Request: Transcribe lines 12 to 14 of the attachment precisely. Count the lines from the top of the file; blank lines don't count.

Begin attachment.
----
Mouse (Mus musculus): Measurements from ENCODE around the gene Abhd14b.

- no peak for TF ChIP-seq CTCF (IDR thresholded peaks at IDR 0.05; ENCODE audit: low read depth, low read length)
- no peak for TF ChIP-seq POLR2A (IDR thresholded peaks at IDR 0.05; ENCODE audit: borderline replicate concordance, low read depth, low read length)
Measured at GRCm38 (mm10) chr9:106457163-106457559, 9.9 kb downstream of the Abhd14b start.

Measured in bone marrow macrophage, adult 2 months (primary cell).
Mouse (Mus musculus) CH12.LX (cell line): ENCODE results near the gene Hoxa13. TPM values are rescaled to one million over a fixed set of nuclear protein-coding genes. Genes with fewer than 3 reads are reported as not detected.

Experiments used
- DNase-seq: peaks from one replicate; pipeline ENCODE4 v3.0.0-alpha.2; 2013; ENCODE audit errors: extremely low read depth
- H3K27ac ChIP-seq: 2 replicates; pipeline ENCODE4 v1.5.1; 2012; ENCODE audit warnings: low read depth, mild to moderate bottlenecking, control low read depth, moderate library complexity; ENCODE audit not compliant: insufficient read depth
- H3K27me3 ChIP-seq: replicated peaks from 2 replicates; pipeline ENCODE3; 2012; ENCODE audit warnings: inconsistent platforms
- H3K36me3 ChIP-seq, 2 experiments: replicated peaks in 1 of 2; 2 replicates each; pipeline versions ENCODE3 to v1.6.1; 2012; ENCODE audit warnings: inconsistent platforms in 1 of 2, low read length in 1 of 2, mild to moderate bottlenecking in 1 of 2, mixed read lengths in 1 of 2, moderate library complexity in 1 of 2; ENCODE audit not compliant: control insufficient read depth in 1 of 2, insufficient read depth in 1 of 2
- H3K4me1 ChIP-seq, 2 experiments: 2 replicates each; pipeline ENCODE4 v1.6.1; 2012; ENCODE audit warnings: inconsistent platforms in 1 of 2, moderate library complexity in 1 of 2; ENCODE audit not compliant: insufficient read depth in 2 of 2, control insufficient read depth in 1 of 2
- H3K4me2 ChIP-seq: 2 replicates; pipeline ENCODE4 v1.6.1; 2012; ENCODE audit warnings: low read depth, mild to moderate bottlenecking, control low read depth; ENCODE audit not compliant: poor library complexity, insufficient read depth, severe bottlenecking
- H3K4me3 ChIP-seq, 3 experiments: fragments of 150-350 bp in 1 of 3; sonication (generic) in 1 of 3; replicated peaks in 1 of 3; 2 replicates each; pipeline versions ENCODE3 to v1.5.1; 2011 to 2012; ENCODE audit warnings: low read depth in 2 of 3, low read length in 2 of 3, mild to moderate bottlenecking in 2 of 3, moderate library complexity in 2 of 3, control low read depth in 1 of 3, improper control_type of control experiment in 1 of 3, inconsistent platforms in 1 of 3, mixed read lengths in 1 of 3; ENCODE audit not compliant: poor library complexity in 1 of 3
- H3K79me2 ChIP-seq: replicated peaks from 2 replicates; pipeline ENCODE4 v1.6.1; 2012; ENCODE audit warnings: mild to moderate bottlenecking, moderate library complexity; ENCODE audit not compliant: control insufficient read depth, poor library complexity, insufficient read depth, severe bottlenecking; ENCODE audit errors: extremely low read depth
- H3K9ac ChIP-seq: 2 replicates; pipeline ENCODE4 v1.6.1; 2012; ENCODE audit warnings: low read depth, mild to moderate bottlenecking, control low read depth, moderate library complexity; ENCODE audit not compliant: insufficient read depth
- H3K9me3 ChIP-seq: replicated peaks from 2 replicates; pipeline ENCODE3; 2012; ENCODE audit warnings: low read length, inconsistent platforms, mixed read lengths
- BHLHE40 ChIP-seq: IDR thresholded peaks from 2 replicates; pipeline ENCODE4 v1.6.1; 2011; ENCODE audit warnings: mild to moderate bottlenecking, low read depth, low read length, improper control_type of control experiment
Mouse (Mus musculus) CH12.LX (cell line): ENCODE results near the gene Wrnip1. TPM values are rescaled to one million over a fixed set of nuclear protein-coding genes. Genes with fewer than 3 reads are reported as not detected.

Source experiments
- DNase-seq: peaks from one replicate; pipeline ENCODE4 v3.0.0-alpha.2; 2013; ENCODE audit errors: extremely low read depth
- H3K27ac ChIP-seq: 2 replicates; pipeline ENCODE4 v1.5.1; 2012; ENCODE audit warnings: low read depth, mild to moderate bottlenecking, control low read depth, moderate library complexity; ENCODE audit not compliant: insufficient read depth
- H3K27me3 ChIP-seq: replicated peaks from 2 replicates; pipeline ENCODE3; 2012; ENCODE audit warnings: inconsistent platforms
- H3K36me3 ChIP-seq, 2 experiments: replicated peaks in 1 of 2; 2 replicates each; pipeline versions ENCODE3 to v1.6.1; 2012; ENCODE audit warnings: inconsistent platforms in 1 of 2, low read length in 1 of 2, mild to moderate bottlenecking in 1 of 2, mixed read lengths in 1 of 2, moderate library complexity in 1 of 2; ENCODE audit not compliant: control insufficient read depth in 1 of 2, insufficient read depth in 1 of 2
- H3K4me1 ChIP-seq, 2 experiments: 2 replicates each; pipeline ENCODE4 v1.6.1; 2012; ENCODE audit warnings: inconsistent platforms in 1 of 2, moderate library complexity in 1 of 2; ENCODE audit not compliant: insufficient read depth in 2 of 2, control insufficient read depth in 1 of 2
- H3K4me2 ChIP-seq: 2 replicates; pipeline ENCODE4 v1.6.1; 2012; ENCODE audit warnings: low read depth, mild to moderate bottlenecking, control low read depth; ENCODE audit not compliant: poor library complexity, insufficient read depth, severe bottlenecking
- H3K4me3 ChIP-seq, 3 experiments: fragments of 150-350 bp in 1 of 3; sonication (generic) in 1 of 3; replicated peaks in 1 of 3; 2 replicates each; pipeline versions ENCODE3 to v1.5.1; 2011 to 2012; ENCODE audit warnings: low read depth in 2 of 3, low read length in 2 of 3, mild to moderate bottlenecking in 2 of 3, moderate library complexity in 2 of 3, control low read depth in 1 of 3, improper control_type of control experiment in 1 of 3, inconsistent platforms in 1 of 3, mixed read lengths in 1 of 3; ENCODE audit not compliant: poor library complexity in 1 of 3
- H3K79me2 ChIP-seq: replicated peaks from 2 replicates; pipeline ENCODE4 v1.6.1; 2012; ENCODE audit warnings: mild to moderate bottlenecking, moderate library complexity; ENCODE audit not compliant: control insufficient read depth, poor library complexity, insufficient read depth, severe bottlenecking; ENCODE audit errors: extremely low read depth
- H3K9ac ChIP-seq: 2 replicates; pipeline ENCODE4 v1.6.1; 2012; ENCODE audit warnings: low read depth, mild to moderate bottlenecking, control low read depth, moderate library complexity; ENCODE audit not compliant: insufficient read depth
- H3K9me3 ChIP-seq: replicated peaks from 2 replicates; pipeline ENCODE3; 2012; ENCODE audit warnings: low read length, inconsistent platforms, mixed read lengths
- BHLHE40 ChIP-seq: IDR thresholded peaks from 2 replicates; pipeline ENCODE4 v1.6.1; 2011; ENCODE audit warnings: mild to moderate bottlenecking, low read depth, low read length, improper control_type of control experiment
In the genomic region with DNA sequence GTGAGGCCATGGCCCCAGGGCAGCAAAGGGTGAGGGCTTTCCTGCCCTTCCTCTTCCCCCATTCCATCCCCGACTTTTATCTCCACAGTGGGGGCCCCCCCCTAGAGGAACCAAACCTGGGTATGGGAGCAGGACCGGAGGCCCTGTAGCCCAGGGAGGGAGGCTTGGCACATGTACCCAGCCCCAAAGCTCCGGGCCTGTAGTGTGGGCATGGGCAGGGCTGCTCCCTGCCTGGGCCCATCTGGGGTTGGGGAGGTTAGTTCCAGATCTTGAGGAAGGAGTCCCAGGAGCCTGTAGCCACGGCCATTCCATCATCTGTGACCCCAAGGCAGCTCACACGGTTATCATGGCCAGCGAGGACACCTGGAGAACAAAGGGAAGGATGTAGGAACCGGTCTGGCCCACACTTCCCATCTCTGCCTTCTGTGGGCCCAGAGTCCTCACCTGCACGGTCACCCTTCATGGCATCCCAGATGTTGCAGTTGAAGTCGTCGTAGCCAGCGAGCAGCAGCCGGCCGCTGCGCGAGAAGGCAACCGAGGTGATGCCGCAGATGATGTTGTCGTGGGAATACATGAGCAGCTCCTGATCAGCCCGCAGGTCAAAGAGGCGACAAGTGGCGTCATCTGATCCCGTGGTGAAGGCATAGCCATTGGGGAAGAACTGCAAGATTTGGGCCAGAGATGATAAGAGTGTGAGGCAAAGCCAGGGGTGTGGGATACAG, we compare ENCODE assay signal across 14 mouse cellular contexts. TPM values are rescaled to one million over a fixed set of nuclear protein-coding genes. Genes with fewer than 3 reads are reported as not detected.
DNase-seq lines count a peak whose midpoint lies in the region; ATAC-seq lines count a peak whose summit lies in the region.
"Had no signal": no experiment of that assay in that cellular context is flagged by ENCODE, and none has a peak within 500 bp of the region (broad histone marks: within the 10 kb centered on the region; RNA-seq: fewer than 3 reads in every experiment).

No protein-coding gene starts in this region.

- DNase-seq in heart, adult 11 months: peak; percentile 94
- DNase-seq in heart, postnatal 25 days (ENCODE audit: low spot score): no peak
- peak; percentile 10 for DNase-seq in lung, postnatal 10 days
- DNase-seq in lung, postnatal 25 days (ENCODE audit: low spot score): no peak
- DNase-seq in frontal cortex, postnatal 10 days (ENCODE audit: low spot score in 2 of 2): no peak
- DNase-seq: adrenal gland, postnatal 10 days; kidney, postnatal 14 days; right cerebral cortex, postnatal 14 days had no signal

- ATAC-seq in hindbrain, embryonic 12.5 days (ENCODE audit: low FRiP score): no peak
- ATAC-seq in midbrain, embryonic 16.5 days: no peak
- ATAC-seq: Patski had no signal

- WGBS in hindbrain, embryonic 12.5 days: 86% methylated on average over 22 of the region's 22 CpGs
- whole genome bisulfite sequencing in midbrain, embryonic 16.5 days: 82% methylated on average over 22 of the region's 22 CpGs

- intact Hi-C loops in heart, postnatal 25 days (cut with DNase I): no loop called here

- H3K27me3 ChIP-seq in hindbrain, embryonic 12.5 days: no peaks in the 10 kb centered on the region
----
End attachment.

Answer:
- H3K4me1 ChIP-seq, 2 experiments: 2 replicates each; pipeline ENCODE4 v1.6.1; 2012; ENCODE audit warnings: inconsistent platforms in 1 of 2, moderate library complexity in 1 of 2; ENCODE audit not compliant: insufficient read depth in 2 of 2, control insufficient read depth in 1 of 2
- H3K4me2 ChIP-seq: 2 replicates; pipeline ENCODE4 v1.6.1; 2012; ENCODE audit warnings: low read depth, mild to moderate bottlenecking, control low read depth; ENCODE audit not compliant: poor library complexity, insufficient read depth, severe bottlenecking
- H3K4me3 ChIP-seq, 3 experiments: fragments of 150-350 bp in 1 of 3; sonication (generic) in 1 of 3; replicated peaks in 1 of 3; 2 replicates each; pipeline versions ENCODE3 to v1.5.1; 2011 to 2012; ENCODE audit warnings: low read depth in 2 of 3, low read length in 2 of 3, mild to moderate bottlenecking in 2 of 3, moderate library complexity in 2 of 3, control low read depth in 1 of 3, improper control_type of control experiment in 1 of 3, inconsistent platforms in 1 of 3, mixed read lengths in 1 of 3; ENCODE audit not compliant: poor library complexity in 1 of 3